- 1 Understanding Different Roles IRS Personnel Play in Your Case
- 2 IRS Agents and Examiners vs. Special Agents
- 3 Examiner vs. Supervisor vs. IRS Agent
- 4 Contacted by an Examiner, Agent or Tax Law Specialist?
- 5 Communicating with a Manager, Supervisor or Appeals Officer?
- 6 Advanced IRS Position Example: Special Agent
- 7 Do You Need an Attorney to Deal with the IRS?
- 8 Golding & Golding: About our International Tax Law Firm
Understanding Different Roles IRS Personnel Play in Your Case
For some people, dealing with the IRS can be a scary and overwhelming process. They read some of the fear-mongering websites online, and find themselves going down one rabbit hole after the next.
It is important to realize that not all IRS personnel are created equal.
IRS Agents and Examiners vs. Special Agents
Getting a visit from two IRS special agents is scary; sitting across from a litigation or trial Attorney in an IRS Investigation is also scary. These two situations are not common.
More commonly, you will be sitting across from an IRS Examiner, or having your taxes reviewed by a Revenue Agent.
These positions are “lower-level” IRS positions. They do not require a tax or legal background.
And, while these personnel will be trained to evaluate your taxes, they have very limited authority, and generally are not adversarial (since they’re not attorneys.)
Examiner vs. Supervisor vs. IRS Agent
Let’s compare two job titles at the IRS:
IRS Special Agent
As detailed below, an IRS Special Agent is a serious position, in which the agent is tasked with uncovering financial and other complex crimes. An IRS Special Agent may be an attorney (and/or have a legal background).
IRS Examiner or Officer
An IRS Examiner or Officer is typically an entry-level, non-attorney position. These IRS employees will generally not have any legal or tax background — which usually results in a much less “scary” experience for the taxpayer (which is a good-thing for the taxpayer)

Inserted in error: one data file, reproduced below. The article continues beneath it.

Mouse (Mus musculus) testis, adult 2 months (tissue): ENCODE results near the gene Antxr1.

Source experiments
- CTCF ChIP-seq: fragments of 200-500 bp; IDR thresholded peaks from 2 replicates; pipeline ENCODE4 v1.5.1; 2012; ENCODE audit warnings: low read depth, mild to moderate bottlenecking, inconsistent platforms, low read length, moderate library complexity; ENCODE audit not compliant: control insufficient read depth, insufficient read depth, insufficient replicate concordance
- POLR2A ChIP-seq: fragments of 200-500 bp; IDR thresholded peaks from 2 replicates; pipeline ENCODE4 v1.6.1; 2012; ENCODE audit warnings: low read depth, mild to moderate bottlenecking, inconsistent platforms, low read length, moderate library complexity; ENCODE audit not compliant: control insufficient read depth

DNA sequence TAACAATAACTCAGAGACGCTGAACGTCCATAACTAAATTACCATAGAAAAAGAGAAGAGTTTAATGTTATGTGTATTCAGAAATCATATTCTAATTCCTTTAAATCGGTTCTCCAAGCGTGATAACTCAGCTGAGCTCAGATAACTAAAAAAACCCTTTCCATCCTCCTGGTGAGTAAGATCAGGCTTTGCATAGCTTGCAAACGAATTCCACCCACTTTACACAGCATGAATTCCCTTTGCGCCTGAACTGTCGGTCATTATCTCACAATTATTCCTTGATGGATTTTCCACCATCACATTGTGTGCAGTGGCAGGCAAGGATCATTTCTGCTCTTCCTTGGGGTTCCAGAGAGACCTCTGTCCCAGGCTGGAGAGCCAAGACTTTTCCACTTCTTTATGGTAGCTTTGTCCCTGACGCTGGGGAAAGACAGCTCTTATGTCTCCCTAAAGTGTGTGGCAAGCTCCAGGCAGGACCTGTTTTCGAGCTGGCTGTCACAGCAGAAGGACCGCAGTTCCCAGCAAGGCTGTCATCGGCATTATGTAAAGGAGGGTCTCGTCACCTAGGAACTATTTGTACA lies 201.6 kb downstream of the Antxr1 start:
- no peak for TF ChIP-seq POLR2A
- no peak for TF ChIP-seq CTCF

Let’s explore some of the more common positions in audit and/or investigation types of matters.
Contacted by an Examiner, Agent or Tax Law Specialist?
Your first introduction to the IRS may be a basic audit. The audit may be a “paper” or “correspondence” audit, or possibly an in-person or business audit.
This is typically the first stop on the IRS food-chain. The person reviewing your taxes is usually a recent graduate of 2 or 4-year college or university.
We have found many of these IRS staff members to be overall pleasant, and less adversarial (since they are not attorneys).
*They have a very limited scope in the services they perform.
How does the IRS describe these Entry-Level positions?
This position reviews tax returns for accuracy and completeness, reviews and codes tax returns for computer processing, resolves errors and corresponds with taxpayers to obtain any missing information”
“In the IRS’ Small Business and Self-Employed (SB/SE) division, you’ll conduct examinations of individuals and small businesses to determine federal tax liability.”
IRS Tax Law Specialist
“As a Specialist, you’ll leverage the latest in mini and micro computers, telecommunications and data management systems. You’ll be a proactive decision-maker working with customers, businesses and the legal and financial communities.